As an organized branch of medicine, the field of child psychiatry has its origins nearly a century ago in the emergence of the child guidance clinic movement as well as in the attempts to reform the juvenile justice system and to understand the needs of children with severe developmental problems (1). As a field it drew heavily on psychiatry as well as pediatrics and psychology, and early great debates, e.g., about the relative roles of nature versus nurture, consumed much time and energy as the focus was largely on broader theoretical issues. Over the past 50 years the emphasis has been much more on empirical research with less emphasis on the role of theory. So, for example, the debate on the role of nature versus nurture has transformed itself into attempts to understand the interaction of all the various influences that shape development and behavior. The diversity and richness of the field at the present time is reflected in several articles in this issue.
The role of trauma in children’s development and in the pathogenesis of clinical disorder has been a topic of great historical interest. In this issue two articles are concerned with the reaction of children to traumatic events. Laor and colleagues report on the long-term consequences of children in Israel to exposure to SCUD missile attack. This article, a follow-up of their two earlier reports on the study group, follows the effects of the traumatic experience on various symptoms; it also is concerned with the potential mediating influences provided by the mothers’ experience. Greater severity of child symptoms was related both to aspects of the experience itself, e.g., being displaced from the family home, and to poor family function and maternal difficulties. As might be expected, the association between child and maternal symptoms was stronger for the youngest children. Severe posttraumatic symptoms did persist in a subgroup of the study subjects. In their article, Simeon et al. report that childhood interpersonal trauma was highly predictive of depersonalization experience and depersonalization disorder. They also emphasize the importance of focusing on the potential importance of different types of trauma and encourage us to develop a richer conceptualization of emotional maltreatment in the research literature. Both articles bring us back, in some ways, to the roots of child psychiatry and the effects of early experience on later development and behavior; both articles also demonstrate the increasing sophistication of the field and highlight the important ties between children’s experience and later disorder.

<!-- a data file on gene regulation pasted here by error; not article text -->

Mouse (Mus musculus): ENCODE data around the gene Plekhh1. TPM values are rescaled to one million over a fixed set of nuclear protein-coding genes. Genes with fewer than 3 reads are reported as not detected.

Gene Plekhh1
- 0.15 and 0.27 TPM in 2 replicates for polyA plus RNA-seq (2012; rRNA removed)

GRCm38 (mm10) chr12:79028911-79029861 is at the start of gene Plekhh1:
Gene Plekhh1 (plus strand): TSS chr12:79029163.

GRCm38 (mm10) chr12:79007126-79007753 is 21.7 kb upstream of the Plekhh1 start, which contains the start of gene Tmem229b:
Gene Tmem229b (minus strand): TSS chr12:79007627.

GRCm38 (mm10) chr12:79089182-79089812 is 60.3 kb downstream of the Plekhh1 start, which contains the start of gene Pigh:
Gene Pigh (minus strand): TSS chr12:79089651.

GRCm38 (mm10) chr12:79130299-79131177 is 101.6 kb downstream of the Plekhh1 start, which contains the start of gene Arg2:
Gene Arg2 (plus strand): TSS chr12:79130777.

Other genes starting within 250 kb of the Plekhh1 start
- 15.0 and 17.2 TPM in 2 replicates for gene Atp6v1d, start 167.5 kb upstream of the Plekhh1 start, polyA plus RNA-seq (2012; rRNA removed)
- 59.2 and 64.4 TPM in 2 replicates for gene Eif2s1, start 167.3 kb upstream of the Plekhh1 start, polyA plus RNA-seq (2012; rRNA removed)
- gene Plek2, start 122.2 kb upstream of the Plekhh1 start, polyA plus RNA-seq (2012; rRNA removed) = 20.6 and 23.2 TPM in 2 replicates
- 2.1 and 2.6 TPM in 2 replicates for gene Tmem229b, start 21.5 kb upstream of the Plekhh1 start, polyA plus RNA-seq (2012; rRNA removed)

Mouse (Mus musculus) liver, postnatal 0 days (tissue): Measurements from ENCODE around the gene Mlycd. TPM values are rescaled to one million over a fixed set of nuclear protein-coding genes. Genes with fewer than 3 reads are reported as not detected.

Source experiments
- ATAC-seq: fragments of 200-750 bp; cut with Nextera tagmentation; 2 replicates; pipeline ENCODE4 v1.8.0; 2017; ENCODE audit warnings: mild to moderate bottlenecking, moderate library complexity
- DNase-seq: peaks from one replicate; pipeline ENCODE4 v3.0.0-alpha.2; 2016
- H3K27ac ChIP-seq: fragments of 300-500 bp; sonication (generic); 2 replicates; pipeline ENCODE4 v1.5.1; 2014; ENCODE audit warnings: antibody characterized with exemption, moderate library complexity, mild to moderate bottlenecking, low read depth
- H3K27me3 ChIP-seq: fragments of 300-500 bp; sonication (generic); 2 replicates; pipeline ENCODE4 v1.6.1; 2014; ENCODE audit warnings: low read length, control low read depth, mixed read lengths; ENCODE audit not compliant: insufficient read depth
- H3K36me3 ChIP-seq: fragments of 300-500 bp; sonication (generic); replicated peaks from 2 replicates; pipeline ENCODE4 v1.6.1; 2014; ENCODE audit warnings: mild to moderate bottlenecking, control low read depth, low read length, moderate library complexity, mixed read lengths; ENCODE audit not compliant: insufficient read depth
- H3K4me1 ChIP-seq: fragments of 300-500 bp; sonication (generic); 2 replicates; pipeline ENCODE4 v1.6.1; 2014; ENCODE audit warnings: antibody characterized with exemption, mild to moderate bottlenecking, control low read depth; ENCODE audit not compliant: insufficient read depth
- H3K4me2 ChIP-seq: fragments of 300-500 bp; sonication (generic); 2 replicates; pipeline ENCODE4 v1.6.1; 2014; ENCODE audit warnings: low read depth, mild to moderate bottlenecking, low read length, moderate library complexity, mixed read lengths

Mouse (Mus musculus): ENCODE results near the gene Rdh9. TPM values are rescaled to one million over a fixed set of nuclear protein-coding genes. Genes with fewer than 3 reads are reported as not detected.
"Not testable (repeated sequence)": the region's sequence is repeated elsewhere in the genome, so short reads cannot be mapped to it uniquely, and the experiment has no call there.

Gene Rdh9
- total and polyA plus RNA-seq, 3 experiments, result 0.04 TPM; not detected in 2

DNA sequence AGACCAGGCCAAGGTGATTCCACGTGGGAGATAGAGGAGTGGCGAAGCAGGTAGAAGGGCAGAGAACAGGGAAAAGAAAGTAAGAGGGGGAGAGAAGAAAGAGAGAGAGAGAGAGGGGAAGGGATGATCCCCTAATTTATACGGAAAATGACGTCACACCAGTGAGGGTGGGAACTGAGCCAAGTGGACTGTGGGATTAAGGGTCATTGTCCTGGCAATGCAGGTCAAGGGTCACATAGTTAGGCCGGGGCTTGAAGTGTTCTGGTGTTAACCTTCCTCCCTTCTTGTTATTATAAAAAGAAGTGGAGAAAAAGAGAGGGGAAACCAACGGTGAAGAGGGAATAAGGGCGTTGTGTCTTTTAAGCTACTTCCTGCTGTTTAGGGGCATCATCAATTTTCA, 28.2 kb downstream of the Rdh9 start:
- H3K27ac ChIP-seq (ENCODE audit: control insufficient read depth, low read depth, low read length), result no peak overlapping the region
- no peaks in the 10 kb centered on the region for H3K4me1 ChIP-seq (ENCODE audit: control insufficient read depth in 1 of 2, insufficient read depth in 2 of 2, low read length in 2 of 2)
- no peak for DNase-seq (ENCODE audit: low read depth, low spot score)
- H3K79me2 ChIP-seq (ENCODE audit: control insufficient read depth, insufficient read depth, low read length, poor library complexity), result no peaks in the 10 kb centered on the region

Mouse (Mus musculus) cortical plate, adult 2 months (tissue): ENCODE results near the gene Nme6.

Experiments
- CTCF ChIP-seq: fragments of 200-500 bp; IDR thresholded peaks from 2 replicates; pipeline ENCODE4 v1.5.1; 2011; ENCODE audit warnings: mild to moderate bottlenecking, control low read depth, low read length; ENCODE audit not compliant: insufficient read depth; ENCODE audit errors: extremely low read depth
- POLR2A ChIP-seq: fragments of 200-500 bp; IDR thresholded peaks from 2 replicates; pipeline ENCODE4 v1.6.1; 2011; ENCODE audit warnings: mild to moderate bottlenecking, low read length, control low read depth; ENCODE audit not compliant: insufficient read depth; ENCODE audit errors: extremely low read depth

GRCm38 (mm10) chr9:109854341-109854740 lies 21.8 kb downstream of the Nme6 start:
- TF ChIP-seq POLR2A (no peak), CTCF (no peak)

Three other articles in this issue are concerned with genetic and neurobiological issues in childhood disorders. This is an area where knowledge has seemed to grow at an exponential rate as attempts are made to relate disorder to underlying genetic or neurobiological mechanisms. Faraone and his co-workers report the results of a meta-analysis of the association between the 7-repeat allele of the dopamine D4 receptor gene and attention deficit hyperactivity disorder; previous reports have variably noted this association. In their meta-analysis they do find support for this association, albeit not a strong one. Given that genetic effects in complex psychiatric disorders are likely to be mediated by several genes, it is not surprising that associations may be somewhat difficult to detect, making meta-analyses of the kind reported here critical.
Kwon et al. report the results of a functional magnetic resonance imaging study of visuospatial working memory in females with fragile X syndrome. They examined four regions of the cortex that are known to be involved in this effort and found that, as compared to normally developing individuals, those with fragile X have difficulties with the modulation of activities in the prefrontal and parietal cortexes as the working memory "load" increases. Kwon et al. also demonstrate correlations between brain activation and the expression of the FMR1 gene product. The ability to move from discussions at the level of the gene to neuroimaging and neuropsychological performance is important and reflects the growing excitement about the study of behavioral phenotypes associated with specific genetic vulnerabilities (2).
The growing body of work on brain-behavior relationships is also reflected in the report by Perry et al. of potential abnormalities in cholinergic transmitters in autism. They used autopsy material to examine cholinergic enzyme and receptor activity. Differences between autistic and normal subjects were found in several brain regions, indicating possible abnormalities in this system in autism. As the authors note, the cholinergic system has not previously been the focus of extensive research in autism but is of interest given the role of cholinergic activity in the cortex and hippocampus. This is one of several interesting neurobiological findings in autism, which has a strong genetic component but whose underlying neurobiology remains poorly understood.
These articles reflect the diversity as well as the growing sophistication of research in child psychiatry, where we must be concerned not only with etiological factors that range from society and the family to the gene but also with the interaction of these factors and their impact on the developing child. These articles also are a testament to the challenges facing the field, e.g., the needs to adopt a longitudinal approach, to address the problem of important but elusive gene effects, to relate genes to brain mechanisms and behavior, and to develop new and innovative models of childhood-onset disorders. The increasing complexity and sophistication of this work make integration of findings into clinical work even more difficult and more important.
Address reprint requests to Dr. Volkmar, Yale Child Study Center, P.O. Box 3333, New Haven, CT 06510; email@example.com (e-mail).